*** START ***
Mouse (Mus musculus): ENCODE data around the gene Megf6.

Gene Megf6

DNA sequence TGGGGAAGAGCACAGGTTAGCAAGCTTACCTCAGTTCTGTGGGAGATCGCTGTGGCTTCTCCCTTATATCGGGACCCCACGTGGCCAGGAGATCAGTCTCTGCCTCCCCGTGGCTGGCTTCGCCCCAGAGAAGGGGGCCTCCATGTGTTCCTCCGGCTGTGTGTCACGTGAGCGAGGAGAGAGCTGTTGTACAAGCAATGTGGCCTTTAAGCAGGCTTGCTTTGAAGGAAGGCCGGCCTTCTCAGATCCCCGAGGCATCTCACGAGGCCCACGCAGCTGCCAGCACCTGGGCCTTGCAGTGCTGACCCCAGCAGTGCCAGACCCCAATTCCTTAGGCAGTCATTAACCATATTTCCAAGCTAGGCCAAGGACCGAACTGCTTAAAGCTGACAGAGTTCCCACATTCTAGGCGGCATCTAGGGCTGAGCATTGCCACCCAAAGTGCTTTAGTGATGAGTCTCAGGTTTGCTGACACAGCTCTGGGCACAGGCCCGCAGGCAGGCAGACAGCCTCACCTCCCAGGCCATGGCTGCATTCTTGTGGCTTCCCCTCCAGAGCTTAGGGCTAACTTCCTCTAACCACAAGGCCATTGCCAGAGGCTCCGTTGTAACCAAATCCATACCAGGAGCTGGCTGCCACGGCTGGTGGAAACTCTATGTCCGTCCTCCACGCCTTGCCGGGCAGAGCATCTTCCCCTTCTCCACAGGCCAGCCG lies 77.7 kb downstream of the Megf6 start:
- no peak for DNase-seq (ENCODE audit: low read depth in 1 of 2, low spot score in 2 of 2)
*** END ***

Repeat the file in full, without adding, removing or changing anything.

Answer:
Mouse (Mus musculus): ENCODE data around the gene Megf6.

Gene Megf6

DNA sequence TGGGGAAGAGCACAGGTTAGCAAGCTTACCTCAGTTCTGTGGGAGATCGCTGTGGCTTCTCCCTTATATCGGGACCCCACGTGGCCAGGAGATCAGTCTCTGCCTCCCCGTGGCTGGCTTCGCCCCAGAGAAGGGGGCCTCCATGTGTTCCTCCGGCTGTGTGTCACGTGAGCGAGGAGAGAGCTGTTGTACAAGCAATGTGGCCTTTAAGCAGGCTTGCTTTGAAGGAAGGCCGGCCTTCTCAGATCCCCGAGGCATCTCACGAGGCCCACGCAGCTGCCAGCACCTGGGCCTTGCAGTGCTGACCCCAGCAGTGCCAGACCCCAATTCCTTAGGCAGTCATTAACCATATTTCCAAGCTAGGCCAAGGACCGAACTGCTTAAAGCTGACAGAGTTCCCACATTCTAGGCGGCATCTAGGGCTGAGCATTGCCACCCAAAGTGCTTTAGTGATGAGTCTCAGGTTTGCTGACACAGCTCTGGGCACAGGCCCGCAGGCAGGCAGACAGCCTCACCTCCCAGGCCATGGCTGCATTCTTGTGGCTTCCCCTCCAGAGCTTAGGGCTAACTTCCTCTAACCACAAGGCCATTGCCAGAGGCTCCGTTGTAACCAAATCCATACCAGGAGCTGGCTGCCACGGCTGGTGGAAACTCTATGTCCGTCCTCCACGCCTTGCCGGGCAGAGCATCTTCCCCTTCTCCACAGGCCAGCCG lies 77.7 kb downstream of the Megf6 start:
- no peak for DNase-seq (ENCODE audit: low read depth in 1 of 2, low spot score in 2 of 2)